b:-    to make such periodical or other inspections of any railway  or of any  rolling stock used thereon as the Central Government may direct;

c:-   to  make  inquiry   under  this Act into the cause of any accident on a Railway;

d:-  to perform  such  other duties as are imposed on him by this   Act or  any  other enactment  for the time being in force  relating to Railways.

2.2    The term such other duties mentioned in Para 2.2 has been detailed in Sections 22 to 24 of the Act and covers the following:-

a:-     sanctioning the opening of new railway lines after  inspection on behalf of the Central Government;

b:-     sanctioning  the  execution  of  all  works, including new works, affecting the safety of running lines;

c:-     when, after inspecting  a line already in use or a rolling stock already  authorised, the  Commissioner  is  of the opinion that  their  continued   use will be attended with  danger  to the  travelling  public,   he  may  report  his opinion  to the Central government, who may then order the closure   of the line or  the discontinuance of the use of rolling stock; and

d:-    to  inspect   such  a closed line and sanction its   re- opening  for carriage of passengers  and  also  report to the Central  Govt.on the fitness for use of discontinued rolling stock.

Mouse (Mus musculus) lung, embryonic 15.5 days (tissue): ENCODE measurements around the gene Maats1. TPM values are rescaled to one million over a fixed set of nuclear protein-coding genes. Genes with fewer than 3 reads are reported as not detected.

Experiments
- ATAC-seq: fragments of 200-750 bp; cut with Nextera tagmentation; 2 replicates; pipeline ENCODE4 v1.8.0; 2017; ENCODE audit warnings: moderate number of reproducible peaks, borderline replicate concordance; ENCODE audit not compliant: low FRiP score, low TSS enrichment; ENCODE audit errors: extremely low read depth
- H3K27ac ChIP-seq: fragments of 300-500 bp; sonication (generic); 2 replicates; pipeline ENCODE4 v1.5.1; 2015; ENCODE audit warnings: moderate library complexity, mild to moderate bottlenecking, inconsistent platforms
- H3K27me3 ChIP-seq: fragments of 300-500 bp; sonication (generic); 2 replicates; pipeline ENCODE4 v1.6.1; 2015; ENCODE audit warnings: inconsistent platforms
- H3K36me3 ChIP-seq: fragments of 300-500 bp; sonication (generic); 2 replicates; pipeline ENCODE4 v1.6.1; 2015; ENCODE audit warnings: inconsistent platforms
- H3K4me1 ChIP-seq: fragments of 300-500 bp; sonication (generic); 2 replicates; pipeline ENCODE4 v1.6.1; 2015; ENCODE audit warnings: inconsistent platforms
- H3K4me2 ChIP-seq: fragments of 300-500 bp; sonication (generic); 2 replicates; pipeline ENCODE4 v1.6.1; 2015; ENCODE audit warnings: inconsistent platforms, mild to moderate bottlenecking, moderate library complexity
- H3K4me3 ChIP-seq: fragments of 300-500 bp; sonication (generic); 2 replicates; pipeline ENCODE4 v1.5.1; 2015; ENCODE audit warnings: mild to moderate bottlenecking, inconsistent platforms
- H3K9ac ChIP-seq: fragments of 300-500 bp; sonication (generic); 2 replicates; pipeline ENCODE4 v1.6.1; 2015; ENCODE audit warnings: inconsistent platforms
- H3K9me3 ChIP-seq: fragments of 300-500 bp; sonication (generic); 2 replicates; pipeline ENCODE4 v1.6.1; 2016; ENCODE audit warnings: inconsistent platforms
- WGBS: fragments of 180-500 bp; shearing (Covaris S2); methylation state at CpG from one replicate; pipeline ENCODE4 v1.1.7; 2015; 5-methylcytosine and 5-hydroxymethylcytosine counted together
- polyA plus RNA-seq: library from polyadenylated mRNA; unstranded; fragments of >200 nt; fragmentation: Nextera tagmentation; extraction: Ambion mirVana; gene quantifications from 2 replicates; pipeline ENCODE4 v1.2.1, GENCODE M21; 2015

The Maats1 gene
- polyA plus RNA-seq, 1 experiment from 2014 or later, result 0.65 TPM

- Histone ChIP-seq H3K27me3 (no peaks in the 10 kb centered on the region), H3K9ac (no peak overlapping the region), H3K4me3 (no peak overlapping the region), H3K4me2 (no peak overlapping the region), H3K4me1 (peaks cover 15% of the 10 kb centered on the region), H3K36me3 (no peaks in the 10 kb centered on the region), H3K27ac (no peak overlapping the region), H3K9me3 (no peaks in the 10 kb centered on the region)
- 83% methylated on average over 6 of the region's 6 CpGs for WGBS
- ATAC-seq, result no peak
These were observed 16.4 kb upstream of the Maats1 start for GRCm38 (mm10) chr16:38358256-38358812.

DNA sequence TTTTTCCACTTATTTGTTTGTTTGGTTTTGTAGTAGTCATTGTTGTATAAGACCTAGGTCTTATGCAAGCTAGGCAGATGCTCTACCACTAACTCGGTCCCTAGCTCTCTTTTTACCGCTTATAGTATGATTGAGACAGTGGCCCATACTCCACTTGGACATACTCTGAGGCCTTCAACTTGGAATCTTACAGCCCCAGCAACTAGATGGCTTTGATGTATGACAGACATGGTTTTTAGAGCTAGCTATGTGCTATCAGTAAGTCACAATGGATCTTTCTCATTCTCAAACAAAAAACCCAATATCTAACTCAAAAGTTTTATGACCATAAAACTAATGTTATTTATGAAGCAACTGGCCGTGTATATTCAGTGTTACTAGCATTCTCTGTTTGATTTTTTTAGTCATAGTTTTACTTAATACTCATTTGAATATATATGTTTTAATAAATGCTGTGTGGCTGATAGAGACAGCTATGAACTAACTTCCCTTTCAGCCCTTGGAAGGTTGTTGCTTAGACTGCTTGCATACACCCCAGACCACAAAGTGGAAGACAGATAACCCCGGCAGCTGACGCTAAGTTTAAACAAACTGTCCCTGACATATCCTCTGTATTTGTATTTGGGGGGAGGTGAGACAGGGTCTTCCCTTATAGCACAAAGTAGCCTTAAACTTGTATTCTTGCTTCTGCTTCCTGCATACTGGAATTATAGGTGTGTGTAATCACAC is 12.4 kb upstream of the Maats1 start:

2.3    Functional duties, including field inspections, of an Inspector of Railway, since designated Commissioner of Railway Safety, are amplified, among other technical publications, in the;

a:-    General Rules  for all open lines of railways in India administered by the Government;

b:-    Rules for the opening  of a Railway or Section of a Railway for the public carriage of passengers;

c:-    Indian Railways Code of practice for the Engineering department;

d:-    Indian Railway Way, Works and Signal Engineering Manuals;

e:-    Schedules of Dimensions;

f:-     Conference Rules of the Indian Railway Conference Association;

g:-    Statutory Investigation into Railway Accidents Rules, 1998

h:-    Railway (Notices of and Inquiries into accidents) Rules, 1998